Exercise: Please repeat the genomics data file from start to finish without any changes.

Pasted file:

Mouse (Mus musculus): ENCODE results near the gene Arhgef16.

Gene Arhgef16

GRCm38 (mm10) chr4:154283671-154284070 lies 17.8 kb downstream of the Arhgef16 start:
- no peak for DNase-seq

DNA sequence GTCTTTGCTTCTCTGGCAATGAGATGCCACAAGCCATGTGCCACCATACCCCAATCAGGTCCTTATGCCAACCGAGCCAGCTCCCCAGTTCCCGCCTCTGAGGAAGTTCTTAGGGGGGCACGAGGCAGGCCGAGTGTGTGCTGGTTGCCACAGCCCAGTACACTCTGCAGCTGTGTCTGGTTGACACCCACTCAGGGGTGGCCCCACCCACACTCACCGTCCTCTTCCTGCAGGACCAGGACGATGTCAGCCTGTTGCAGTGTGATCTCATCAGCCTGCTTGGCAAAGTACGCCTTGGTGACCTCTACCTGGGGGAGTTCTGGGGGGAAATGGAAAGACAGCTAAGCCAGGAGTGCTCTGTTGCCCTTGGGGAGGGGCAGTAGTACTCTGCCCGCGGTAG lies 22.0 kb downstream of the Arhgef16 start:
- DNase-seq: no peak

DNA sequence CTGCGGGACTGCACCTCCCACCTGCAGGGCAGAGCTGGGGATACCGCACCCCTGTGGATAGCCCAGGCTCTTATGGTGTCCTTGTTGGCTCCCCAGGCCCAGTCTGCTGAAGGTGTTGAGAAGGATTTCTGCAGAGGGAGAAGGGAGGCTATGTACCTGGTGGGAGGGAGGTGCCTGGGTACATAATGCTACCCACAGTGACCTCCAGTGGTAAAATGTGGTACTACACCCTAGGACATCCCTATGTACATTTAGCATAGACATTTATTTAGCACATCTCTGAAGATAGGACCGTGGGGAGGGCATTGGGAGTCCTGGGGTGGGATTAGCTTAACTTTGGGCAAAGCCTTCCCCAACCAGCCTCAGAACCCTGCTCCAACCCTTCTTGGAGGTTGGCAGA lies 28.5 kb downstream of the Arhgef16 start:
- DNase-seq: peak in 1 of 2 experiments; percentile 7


Mouse (Mus musculus): ENCODE results near the gene Arhgef16.

Gene Arhgef16

GRCm38 (mm10) chr4:154283671-154284070 lies 17.8 kb downstream of the Arhgef16 start:
- no peak for DNase-seq

DNA sequence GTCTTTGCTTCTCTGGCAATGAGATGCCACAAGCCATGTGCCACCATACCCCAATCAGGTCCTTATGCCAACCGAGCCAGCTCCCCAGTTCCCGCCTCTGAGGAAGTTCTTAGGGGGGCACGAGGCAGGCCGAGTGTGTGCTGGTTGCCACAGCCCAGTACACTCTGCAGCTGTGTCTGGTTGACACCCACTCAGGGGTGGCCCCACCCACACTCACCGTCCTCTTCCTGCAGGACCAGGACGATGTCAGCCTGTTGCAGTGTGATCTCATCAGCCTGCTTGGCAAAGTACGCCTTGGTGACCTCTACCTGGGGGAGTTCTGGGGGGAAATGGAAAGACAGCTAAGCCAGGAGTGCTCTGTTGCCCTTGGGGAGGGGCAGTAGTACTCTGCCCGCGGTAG lies 22.0 kb downstream of the Arhgef16 start:
- DNase-seq: no peak

DNA sequence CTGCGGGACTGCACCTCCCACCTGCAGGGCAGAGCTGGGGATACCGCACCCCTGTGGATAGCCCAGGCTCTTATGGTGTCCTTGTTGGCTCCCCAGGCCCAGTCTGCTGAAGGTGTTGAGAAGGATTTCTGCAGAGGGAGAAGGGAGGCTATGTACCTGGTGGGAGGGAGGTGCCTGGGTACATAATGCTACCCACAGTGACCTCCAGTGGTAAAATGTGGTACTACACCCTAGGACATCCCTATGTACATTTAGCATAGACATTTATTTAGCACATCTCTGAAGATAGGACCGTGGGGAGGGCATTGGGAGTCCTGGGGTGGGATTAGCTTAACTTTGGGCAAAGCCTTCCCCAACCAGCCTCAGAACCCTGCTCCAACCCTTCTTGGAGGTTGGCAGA lies 28.5 kb downstream of the Arhgef16 start:
- DNase-seq: peak in 1 of 2 experiments; percentile 7